"Any organization can get to this point. By embracing DevOps they’re able to move faster and for the first time potentially move faster than the attackers," he says.

Black Hat USA returns to the fabulous Mandalay Bay in Las Vegas, Nevada, July 22-27, 2017. Click for information on the conference schedule and to register.


Related Content:

Ericka Chickowski specializes in coverage of information technology and business innovation. She has focused on information security for the better part of a decade and regularly writes about the security industry as a contributor to Dark Reading.  View Full Bio

Comment  | 
Print  | 
More Insights
Newest First  |  Oldest First  |  Threaded View
Who Does What in Cybersecurity at the C-Level
Steve Zurier, Freelance Writer,  3/16/2018
New 'Mac-A-Mal' Tool Automates Mac Malware Hunting & Analysis
Kelly Jackson Higgins, Executive Editor at Dark Reading,  3/14/2018
(ISC)2 Report: Glaring Disparity in Diversity for US Cybersecurity
Kelly Jackson Higgins, Executive Editor at Dark Reading,  3/15/2018
Register for Dark Reading Newsletters
White Papers
Current Issue
How to Cope with the IT Security Skills Shortage
Most enterprises don't have all the in-house skills they need to meet the rising threat from online attackers. Here are some tips on ways to beat the shortage.
Flash Poll
[Strategic Security Report] Navigating the Threat Intelligence Maze
[Strategic Security Report] Navigating the Threat Intelligence Maze
Most enterprises are using threat intel services, but many are still figuring out how to use the data they're collecting. In this Dark Reading survey we give you a look at what they're doing today - and where they hope to go.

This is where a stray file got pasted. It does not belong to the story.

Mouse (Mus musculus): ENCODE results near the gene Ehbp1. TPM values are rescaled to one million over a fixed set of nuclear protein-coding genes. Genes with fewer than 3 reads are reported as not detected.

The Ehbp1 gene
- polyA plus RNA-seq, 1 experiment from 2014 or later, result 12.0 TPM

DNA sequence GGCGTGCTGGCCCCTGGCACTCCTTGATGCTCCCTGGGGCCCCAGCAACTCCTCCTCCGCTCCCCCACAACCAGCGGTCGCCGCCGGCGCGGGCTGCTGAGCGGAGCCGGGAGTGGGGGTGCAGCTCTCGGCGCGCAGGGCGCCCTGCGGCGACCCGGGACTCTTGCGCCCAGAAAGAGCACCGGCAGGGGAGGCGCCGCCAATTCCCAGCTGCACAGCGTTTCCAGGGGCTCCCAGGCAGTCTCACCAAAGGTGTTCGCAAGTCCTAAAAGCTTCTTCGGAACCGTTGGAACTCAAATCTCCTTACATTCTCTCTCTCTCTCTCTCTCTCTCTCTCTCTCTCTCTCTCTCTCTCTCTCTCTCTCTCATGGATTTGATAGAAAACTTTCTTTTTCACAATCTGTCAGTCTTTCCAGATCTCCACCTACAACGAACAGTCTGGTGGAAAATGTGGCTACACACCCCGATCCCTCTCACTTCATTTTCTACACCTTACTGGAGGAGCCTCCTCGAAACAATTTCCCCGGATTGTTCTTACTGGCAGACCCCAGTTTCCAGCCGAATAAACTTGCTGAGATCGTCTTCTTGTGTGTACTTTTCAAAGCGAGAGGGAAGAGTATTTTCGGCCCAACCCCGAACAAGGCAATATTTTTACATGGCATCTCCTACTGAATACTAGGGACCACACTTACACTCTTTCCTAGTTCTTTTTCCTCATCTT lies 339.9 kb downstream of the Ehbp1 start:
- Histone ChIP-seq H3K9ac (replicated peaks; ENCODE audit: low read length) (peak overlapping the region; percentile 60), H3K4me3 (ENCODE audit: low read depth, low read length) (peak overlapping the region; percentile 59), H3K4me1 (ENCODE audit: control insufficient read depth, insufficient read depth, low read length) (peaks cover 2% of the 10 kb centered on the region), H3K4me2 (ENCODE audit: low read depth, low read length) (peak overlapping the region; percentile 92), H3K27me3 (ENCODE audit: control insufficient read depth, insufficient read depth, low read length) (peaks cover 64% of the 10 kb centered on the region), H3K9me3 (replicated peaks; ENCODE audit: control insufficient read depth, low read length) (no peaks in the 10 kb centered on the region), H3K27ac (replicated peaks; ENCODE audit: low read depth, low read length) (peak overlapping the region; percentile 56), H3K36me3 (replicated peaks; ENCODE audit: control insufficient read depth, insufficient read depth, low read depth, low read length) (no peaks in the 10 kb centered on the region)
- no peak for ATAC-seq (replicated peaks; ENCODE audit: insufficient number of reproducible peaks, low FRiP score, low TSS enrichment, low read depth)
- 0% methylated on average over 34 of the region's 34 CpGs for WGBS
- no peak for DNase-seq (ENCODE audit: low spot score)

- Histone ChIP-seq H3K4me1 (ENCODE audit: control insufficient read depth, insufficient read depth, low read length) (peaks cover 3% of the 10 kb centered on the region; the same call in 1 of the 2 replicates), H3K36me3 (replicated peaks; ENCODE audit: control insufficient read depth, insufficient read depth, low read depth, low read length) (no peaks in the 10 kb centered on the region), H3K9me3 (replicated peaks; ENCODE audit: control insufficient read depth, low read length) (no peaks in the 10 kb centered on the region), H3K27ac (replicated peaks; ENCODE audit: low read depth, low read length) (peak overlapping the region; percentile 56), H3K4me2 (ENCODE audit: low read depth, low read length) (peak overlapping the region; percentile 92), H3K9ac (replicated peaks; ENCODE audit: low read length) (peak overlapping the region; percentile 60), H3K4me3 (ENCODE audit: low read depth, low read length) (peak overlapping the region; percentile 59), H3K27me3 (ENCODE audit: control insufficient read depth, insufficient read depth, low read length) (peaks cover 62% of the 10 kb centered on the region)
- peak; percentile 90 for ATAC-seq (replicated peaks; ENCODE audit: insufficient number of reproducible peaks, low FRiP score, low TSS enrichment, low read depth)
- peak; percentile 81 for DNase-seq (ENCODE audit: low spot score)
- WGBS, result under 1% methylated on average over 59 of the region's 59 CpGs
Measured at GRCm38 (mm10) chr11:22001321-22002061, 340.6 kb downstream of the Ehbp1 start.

Twitter Feed
Dark Reading - Bug Report
Bug Report
Enterprise Vulnerabilities
From DHS/US-CERT's National Vulnerability Database
Published: 2017-05-09
NScript in mpengine in Microsoft Malware Protection Engine with Engine Version before 1.1.13704.0, as used in Windows Defender and other products, allows remote attackers to execute arbitrary code or cause a denial of service (type confusion and application crash) via crafted JavaScript code within ...

Published: 2017-05-08
unixsocket.c in lxterminal through 0.3.0 insecurely uses /tmp for a socket file, allowing a local user to cause a denial of service (preventing terminal launch), or possibly have other impact (bypassing terminal access control).

Published: 2017-05-08
A privilege escalation vulnerability in Brocade Fibre Channel SAN products running Brocade Fabric OS (FOS) releases earlier than v7.4.1d and v8.0.1b could allow an authenticated attacker to elevate the privileges of user accounts accessing the system via command line interface. With affected version...

Published: 2017-05-08
Improper checks for unusual or exceptional conditions in Brocade NetIron 05.8.00 and later releases up to and including 06.1.00, when the Management Module is continuously scanned on port 22, may allow attackers to cause a denial of service (crash and reload) of the management module.

Published: 2017-05-08
Nextcloud Server before 11.0.3 is vulnerable to an inadequate escaping leading to a XSS vulnerability in the search module. To be exploitable a user has to write or paste malicious content into the search dialogue.